Do you wish to keep the music files in .WAV format? One problem with WAV is that it does not have a standard way of storing metadata (tags) in the music file, so different music software programs use their own way of storing the data - often in a database which is separate from the actual files. If you want to properly tag your files while retaining the sound quality of WAV, you will need to convert them to a lossless format like FLAC. Also, as the information needed for your tags appears to be already embedded in the filenames, most of the programs already mentioned can generate your tags automatically from the filenames.

Not everything that can be counted counts, and not everything that counts can be counted.

- Einstein

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To be fair to WAV, that's beginning to change... Furthermore, from WAV's point of view, it has always had a de jure way of storing metadata - as a container format it's built in (see RIFF INFO)! The problem has been music player software writers' reluctance to read/write those tags, probably partly because few others do so.

 

This is beginning to change. Plus, ID3 tags are now being embedded more regularly, which allows a richer schema with more agreed fields.

 

bliss - fully automated music organizer. Read the music library management blog.

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What do you folks do for track title? Do you need more than the track name in the title? Program seem to default into having the album, artist and track # in addition to the track name? Is this necessary? I like things to look "clean" when using my MiND music app rather than cluttered with a whole bunch of unnecessary information.

 

My bad Ted_B! I did mean file name. I take it the file name won't impact the song title in the app because that info is stored in the tag, correct?

 

Everything is taken from the tags... so no issues there.

 

For the file name I go with Number - Track (01 - Beat It) or Number. Track (01. Beat It). You can dispense with the Number if you create a playlist for the album and save it along with the files and also use the playlist to load albums... but numbering files is always a good idea so media players start the album in sequence not to mention they come in handy in case of tracks with the same name (imagine listening to all of Michael Jackson in a day... Beat It will be replicated across multiple albums). Some media players will consider that file duplication and not load similar files (based on settings).

Next to the Word of God, the noble art of music is the greatest treasure in the world - Martin Luther

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I use Mp3tag and I'm very happy with the results and ease of use. It is free but I find it so useful that I will make a donation to the developer on random occasions.

That I ask questions? I am more concerned about being stupid than looking like I might be.

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I know this is controversial but, when I conducted a test a few years ago when beginning to rip my CD collection, WAV sounded better to me on my system than FLAC (uncompressed). Not sure if that is still the case on my new system. But I've had a preference for WAV ever since then.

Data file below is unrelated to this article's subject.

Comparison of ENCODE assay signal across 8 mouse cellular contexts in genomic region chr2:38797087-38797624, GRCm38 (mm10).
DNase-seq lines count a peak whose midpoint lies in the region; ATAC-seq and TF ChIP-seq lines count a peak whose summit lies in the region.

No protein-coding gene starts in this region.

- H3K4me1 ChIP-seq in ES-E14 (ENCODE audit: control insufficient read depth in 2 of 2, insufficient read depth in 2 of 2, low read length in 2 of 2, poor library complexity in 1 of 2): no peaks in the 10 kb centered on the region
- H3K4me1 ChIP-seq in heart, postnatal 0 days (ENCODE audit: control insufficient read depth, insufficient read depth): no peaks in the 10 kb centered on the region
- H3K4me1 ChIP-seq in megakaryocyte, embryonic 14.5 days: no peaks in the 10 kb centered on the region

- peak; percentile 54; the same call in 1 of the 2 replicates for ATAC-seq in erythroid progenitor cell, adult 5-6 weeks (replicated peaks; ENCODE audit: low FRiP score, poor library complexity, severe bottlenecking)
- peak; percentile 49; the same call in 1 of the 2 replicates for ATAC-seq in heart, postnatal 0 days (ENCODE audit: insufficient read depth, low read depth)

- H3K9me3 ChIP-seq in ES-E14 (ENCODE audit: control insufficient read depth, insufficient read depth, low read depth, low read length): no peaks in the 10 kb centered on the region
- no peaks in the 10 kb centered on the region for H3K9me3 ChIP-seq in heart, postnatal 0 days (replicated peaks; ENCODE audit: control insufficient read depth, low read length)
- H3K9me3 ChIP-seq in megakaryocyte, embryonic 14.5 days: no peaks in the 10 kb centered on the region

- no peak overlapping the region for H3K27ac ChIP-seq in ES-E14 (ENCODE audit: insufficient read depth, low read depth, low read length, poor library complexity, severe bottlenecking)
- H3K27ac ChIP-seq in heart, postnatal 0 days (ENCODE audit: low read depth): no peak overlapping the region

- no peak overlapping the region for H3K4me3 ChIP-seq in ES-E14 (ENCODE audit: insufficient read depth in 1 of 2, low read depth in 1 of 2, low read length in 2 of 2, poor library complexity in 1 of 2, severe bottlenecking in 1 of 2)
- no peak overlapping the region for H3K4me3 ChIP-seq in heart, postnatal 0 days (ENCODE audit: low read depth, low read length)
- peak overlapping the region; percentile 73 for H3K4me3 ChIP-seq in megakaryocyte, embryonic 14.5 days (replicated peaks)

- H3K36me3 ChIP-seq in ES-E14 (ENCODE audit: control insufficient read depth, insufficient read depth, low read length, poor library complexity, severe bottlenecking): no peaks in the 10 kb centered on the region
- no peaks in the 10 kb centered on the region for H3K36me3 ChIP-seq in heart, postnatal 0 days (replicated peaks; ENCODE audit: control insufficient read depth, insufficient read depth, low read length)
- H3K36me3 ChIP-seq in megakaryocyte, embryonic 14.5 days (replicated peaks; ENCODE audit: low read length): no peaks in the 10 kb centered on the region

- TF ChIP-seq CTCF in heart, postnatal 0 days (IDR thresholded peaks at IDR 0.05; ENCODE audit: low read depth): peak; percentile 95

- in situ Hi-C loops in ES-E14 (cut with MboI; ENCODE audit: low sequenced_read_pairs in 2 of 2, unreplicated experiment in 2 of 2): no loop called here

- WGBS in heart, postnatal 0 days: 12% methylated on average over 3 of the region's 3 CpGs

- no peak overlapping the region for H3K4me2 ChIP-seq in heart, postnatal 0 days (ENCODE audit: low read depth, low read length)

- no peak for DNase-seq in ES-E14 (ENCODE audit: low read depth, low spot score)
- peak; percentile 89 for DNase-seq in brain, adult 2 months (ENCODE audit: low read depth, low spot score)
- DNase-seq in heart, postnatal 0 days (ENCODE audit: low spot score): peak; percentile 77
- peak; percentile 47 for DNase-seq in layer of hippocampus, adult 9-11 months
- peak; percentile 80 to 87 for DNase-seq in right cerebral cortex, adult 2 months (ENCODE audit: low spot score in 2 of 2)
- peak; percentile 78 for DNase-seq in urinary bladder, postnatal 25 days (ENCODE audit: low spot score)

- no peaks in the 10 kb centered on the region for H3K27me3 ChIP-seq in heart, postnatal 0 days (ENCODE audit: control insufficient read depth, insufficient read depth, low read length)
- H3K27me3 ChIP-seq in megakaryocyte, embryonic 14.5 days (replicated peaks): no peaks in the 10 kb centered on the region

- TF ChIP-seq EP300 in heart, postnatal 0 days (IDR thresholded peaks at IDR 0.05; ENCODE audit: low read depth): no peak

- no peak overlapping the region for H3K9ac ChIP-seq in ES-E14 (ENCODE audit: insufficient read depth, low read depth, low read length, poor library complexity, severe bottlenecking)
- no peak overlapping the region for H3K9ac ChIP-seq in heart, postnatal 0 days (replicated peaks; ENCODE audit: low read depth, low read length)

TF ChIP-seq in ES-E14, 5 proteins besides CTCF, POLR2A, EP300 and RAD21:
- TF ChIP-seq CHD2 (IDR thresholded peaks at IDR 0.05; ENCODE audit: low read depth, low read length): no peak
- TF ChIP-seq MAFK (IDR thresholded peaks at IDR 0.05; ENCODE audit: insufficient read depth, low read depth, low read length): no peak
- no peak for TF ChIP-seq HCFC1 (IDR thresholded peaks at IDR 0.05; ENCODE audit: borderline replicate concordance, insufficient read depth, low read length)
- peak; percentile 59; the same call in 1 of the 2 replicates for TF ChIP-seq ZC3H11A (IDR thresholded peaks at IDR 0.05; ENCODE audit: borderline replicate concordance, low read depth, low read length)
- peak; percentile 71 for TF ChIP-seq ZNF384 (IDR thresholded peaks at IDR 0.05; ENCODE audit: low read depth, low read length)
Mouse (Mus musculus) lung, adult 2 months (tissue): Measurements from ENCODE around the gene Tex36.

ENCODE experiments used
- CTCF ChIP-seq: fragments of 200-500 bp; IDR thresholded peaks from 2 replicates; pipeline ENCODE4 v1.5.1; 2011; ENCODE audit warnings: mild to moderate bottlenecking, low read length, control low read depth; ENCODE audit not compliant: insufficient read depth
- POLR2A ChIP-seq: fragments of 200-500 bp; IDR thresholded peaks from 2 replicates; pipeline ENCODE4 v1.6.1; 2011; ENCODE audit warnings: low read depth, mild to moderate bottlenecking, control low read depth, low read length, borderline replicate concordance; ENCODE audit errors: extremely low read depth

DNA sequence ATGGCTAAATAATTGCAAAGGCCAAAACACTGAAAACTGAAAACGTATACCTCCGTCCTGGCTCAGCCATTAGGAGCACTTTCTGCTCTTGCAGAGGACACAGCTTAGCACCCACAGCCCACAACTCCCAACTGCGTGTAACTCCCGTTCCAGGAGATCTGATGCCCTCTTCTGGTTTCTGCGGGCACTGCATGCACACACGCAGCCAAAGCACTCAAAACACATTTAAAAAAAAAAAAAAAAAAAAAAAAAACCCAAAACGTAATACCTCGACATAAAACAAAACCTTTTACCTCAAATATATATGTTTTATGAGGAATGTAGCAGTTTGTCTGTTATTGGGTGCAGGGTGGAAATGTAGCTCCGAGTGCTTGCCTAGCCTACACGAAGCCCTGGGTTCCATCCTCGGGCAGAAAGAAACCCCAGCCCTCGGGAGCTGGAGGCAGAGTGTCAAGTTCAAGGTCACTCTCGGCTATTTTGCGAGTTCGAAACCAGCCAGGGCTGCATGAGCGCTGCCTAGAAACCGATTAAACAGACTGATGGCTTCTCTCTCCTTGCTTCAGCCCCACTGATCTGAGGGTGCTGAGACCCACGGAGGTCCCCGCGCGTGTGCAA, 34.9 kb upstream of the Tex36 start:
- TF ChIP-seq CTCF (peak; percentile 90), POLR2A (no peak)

I thought that DBpoweramp tagged WAV files? They must be tagged as Asset has no issue with presenting information for the CDs I ripped with DBpoweramp. It's the rips through EAC that are the issue.

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I know this is controversial but, when I conducted a test a few years ago when beginning to rip my CD collection, WAV sounded better to me on my system than FLAC (uncompressed). Not sure if that is still the case on my new system. But I've had a preference for WAV ever since then.

As you say, controversial, but if you felt WAV sounded better, the most plausible explanation would be that your processor at the time was struggling to decode the FLAC files in a timely manner. You might find it worthwhile to re-evaluate with your present (presumably more powerful) rig.

 

I thought that DBpoweramp tagged WAV files? They must be tagged as Asset has no issue with presenting information for the CDs I ripped with DBpoweramp. It's the rips through EAC that are the issue.

 

As Dan Gravell points out, WAV files can be tagged, but there seems to be a lack of consensus about the format. Have you tried opening any of the EAC-ripped files in DBpoweramp, to see if it can see any tag data?

Not everything that can be counted counts, and not everything that counts can be counted.

- Einstein

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My strategy is...

 

I have a folder with the bands name, like "Pink Floyd".

 

Then a folder with the album name and the release date in front "1979 - The Wall"

(you dont need the release date here because it will be in the tag, but adding a release date to the folder makes it easier when browsing in your players folder view).

 

The file is named "01 - In The Flesh.flac"

 

Important Tag Fields are...

Artist - Title - Album - Track(Number) - Year/Release - Genre - Comment

 

In the "Comments" i sometimes add the Files Resolution and Bitrate when i have the same album in different versions.

You can't go wrong with this and its pretty much the same way "HDTracks" Files are tagged. Clean and simple.

MP3Tag is all you need, it converts file names, adds covers ect.

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I know this is controversial but, when I conducted a test a few years ago when beginning to rip my CD collection, WAV sounded better to me on my system than FLAC (uncompressed). Not sure if that is still the case on my new system. But I've had a preference for WAV ever since then.

 

Still is. I've tried with MinimServer and MinimStreamer and transcoding FLAC to WAV improves the dynamics... very subtle, but its still there. A tad bit more detail and also its more airy with increased soundstage.

 

I thought that DBpoweramp tagged WAV files? They must be tagged as Asset has no issue with presenting information for the CDs I ripped with DBpoweramp. It's the rips through EAC that are the issue.

 

I've tried various tagging tools... but nothing worked to my satisfaction for WAV. I do rip with EAC though. But I've not tried WAV rips and tagging them in a long time... gave up and went with FLAC a few years back.

 

Tagging metadata is one of the main reasons for going with FLAC and not WAV... at least for me personally.

Next to the Word of God, the noble art of music is the greatest treasure in the world - Martin Luther